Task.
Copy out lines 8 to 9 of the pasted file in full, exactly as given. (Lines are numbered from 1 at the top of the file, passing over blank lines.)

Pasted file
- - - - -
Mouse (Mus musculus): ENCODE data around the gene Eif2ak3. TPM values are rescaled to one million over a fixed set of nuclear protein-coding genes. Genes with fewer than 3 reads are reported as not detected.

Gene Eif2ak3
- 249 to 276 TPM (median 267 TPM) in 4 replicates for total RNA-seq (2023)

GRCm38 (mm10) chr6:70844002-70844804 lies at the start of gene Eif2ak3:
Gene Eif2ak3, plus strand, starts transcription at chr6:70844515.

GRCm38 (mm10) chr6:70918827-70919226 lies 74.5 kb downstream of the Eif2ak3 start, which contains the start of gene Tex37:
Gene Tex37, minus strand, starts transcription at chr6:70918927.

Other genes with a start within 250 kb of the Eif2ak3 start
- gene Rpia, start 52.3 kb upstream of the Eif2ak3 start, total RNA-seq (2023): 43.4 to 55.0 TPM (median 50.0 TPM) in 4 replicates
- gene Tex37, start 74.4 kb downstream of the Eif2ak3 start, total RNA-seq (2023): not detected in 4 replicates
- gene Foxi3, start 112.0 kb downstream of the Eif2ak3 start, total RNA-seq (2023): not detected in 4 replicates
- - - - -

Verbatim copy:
Other genes with a start within 250 kb of the Eif2ak3 start
- gene Rpia, start 52.3 kb upstream of the Eif2ak3 start, total RNA-seq (2023): 43.4 to 55.0 TPM (median 50.0 TPM) in 4 replicates